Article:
November 11, 2008
Economic Crisis and Board Liability
Posted by Michelle Harner

In an August 2007 press release, Marsh warned “the financial services sector, including insurance companies, hedge funds, banks and ratings agencies, that they may be exposed to greater directors’ and officers’ liability (D&O) and errors and omissions (E&O) liability claims in the wake of the current subprime mortgage crisis.”  Despite speculation about a domino effect, the cost of D&O liability insurance for other sectors, which dropped significantly in early 2007, has continued to decline.  A recent article suggests that this pricing trend may continue because the litigation/liability impact of the subprime mortgage crisis generally has been localized and somewhat contained.  As more companies begin to feel the pinch of the credit crunch and investors tally up their losses, however, litigation against directors and officers of companies outside of the financial sector is likely to increase.


Nevertheless, increased litigation does not necessarily mean increased board liability.  In fact, to the extent that a board’s conduct is simply negligent or even grossly negligent, the board likely will be protected under an exculpation clause in the company’s charter.  Moreover, even if a board’s conduct is allegedly outside the scope of exculpation, the litigation likely will settle before the plaintiff’s case proves too much and places the alleged damages outside of the company’s indemnification or D&O liability insurance policies.  As suggested by the findings of a recent empirical study of securities class actions conducted by Tom Baker and Sean Griffith, the amount and structure of D&O policies influence and encourage settlements before trials on the merits in many cases.  This settlement strategy of course makes sense in light of “final adjudication” and “in fact” triggers included in most bad actor and similar exclusions in D&O policies.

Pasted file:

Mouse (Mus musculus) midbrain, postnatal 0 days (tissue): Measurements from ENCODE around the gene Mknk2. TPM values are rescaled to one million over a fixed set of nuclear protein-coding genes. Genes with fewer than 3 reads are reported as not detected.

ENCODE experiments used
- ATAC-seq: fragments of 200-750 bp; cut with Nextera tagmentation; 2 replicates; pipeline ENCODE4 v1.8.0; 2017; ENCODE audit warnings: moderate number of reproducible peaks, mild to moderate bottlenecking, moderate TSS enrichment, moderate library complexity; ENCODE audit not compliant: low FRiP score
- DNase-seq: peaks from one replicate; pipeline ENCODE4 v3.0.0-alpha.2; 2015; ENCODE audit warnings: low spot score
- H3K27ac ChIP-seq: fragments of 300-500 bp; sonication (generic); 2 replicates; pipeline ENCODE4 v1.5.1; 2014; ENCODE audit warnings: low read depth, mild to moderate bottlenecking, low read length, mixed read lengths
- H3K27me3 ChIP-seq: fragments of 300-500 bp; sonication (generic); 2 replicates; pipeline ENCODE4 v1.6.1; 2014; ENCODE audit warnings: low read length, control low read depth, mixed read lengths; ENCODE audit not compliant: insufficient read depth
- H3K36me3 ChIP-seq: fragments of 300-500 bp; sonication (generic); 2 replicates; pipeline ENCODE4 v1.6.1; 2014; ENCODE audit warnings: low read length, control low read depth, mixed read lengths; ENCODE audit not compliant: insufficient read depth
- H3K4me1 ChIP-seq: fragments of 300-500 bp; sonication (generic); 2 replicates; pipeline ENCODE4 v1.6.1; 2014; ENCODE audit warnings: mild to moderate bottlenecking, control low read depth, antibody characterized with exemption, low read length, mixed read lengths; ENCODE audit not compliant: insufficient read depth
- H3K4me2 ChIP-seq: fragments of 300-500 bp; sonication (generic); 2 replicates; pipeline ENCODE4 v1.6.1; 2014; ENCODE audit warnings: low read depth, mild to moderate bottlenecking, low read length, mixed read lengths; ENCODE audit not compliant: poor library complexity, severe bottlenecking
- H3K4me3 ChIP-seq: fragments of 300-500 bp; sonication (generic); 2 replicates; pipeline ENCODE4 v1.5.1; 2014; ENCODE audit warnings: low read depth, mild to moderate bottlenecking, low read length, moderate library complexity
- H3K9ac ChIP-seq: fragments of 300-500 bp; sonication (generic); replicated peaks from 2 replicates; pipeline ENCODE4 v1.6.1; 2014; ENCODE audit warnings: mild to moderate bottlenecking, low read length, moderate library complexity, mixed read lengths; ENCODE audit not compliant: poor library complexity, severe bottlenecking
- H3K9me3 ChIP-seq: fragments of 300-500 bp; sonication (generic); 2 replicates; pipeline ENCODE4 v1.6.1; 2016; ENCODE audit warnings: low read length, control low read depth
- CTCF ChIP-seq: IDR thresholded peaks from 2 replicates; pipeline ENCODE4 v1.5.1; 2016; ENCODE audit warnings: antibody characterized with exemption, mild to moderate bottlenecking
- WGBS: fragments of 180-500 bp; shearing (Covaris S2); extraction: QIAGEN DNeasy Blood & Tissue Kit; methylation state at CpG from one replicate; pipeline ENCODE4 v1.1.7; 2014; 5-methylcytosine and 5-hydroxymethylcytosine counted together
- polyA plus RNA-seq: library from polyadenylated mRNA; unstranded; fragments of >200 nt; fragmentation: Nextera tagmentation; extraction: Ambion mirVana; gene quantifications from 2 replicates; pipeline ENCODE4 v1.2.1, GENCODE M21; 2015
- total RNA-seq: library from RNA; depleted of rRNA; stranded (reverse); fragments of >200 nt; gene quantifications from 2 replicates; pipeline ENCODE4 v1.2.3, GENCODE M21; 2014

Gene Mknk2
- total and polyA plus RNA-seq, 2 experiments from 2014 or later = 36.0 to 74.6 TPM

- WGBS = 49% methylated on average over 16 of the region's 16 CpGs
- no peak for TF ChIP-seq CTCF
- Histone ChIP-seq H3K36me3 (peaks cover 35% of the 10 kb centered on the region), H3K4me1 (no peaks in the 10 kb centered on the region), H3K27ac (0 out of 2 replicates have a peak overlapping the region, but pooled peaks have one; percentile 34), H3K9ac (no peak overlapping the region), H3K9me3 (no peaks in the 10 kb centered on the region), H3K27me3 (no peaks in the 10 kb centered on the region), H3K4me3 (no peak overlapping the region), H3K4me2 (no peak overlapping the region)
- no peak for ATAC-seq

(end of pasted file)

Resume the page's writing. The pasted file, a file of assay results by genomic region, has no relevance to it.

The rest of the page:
Settlement before adjudication on the merits perhaps helps corporate officers, who are not protected by exculpation clauses and may not be protected by the business judgment rule, sleep at night.  Likewise, it may render meaningless the increasing case law discussion of whether a board’s alleged disregard of its duties constitutes gross negligence or bad faith, at least from a board liability perspective.


The Delaware Court of Chancery in Ryan v. Lyondell Chemical and the Delaware Bankruptcy Court in Bridgeport Holdings Inc. Liquidating Trust v. Boyer, 388 B.R. 548, recently indicated that a board’s lack of significant engagement in a sale process could constitute bad faith.  (Both decisions were decided at the pre-trial motion stage; see Gordon Smith’s September post on Ryan for a thoughtful discussion of what such a decision really means for boards.)  Shortly after those decisions, the Delaware Court of Chancery again addressed the issue of bad faith and determined that allowing an interested officer to manage a division sale or approving a naked no-vote termination fee was at best an act of gross negligence and not bad faith.  (See McPadden v. Sidhu and In re Lear Corp. Shareholder Litigation, respectively.)  In each case, the court’s focus on the gross negligence versus bad faith distinction hearkens back to the Delaware Supreme Court’s statement in Stone v. Ritter that “[w]here directors fail to act in the face of a known duty to act, thereby demonstrating a conscious disregard for their responsibilities, they breach their duty of loyalty by failing to discharge that fiduciary obligation in good faith.”


I raise this recent quartet of cases because the issue of gross negligence versus bad faith could play an important role in litigation arising out of the current economic crisis.  Although, as suggested above, the distinction may not ultimately subject the board to personal liability, it could impact the future cost of D&O liability insurance.  A corporate defendant’s ability to dismiss litigation against its board because of an existing exculpation clause eliminates any related claim under the company’s D&O policy and arguably helps contain premium costs.  Moreover, if cases continue to settle prior to adjudication on the merits, which I suspect they will, dismissal of the litigation at the motion to dismiss or summary judgment stage may be the only means to avoid payments under D&O policies.


If a board authorized investments in mortgage-backed securities, collateralized debt obligations, collateralized loan obligations or similar investment vehicles without understanding the structure of, or risk inherent in, those vehicles, has the board committed a conscious disregard of its known duties?  Likewise, does such a violation exist if a board of an insolvent company knowingly authorized a high-risk investment strategy without considering creditors’ interests?  It will be interesting to see how courts resolve those and similar issues and how the insurance industry responds.

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